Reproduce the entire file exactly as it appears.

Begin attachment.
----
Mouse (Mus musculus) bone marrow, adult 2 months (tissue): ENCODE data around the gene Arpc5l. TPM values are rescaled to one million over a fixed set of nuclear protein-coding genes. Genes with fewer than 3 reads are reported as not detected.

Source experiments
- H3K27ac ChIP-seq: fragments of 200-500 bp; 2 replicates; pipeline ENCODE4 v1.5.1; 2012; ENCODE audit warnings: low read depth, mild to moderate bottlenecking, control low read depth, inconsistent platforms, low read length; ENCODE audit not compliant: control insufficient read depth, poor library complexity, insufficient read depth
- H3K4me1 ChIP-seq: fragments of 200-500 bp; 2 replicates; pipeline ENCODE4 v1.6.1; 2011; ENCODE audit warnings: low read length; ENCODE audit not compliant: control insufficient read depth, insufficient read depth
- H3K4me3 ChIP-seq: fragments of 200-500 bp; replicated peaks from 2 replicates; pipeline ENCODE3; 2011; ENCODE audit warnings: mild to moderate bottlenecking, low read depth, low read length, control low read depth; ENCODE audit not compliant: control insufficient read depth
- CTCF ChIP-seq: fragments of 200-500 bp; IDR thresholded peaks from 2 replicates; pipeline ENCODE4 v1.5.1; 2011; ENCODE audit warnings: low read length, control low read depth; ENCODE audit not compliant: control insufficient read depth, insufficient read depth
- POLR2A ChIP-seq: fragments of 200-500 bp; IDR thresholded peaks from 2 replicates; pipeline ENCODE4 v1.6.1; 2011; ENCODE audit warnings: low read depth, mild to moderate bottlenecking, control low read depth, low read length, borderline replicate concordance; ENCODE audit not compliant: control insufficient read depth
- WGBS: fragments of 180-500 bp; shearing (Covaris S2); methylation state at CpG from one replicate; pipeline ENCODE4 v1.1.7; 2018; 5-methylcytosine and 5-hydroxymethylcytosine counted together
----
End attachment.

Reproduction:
Mouse (Mus musculus) bone marrow, adult 2 months (tissue): ENCODE data around the gene Arpc5l. TPM values are rescaled to one million over a fixed set of nuclear protein-coding genes. Genes with fewer than 3 reads are reported as not detected.

Source experiments
- H3K27ac ChIP-seq: fragments of 200-500 bp; 2 replicates; pipeline ENCODE4 v1.5.1; 2012; ENCODE audit warnings: low read depth, mild to moderate bottlenecking, control low read depth, inconsistent platforms, low read length; ENCODE audit not compliant: control insufficient read depth, poor library complexity, insufficient read depth
- H3K4me1 ChIP-seq: fragments of 200-500 bp; 2 replicates; pipeline ENCODE4 v1.6.1; 2011; ENCODE audit warnings: low read length; ENCODE audit not compliant: control insufficient read depth, insufficient read depth
- H3K4me3 ChIP-seq: fragments of 200-500 bp; replicated peaks from 2 replicates; pipeline ENCODE3; 2011; ENCODE audit warnings: mild to moderate bottlenecking, low read depth, low read length, control low read depth; ENCODE audit not compliant: control insufficient read depth
- CTCF ChIP-seq: fragments of 200-500 bp; IDR thresholded peaks from 2 replicates; pipeline ENCODE4 v1.5.1; 2011; ENCODE audit warnings: low read length, control low read depth; ENCODE audit not compliant: control insufficient read depth, insufficient read depth
- POLR2A ChIP-seq: fragments of 200-500 bp; IDR thresholded peaks from 2 replicates; pipeline ENCODE4 v1.6.1; 2011; ENCODE audit warnings: low read depth, mild to moderate bottlenecking, control low read depth, low read length, borderline replicate concordance; ENCODE audit not compliant: control insufficient read depth
- WGBS: fragments of 180-500 bp; shearing (Covaris S2); methylation state at CpG from one replicate; pipeline ENCODE4 v1.1.7; 2018; 5-methylcytosine and 5-hydroxymethylcytosine counted together